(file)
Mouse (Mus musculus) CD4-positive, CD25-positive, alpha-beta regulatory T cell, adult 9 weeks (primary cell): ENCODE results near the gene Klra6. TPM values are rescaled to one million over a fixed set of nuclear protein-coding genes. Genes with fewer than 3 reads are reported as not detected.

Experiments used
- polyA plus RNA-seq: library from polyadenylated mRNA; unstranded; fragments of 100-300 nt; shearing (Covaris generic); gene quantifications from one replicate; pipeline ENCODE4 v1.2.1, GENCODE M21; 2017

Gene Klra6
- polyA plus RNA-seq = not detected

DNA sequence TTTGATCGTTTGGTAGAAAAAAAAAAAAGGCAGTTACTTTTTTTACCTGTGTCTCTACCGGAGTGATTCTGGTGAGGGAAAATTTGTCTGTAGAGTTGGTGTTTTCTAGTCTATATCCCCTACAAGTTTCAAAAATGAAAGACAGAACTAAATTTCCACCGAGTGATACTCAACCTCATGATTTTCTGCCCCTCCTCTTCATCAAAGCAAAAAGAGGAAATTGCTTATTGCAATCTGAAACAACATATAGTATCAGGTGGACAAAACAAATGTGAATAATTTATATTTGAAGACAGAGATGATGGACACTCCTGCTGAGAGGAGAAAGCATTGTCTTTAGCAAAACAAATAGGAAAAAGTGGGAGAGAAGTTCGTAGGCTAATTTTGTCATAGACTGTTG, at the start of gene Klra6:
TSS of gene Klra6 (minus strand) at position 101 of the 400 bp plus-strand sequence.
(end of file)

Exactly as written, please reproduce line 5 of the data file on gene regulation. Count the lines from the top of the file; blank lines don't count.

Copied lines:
- polyA plus RNA-seq = not detected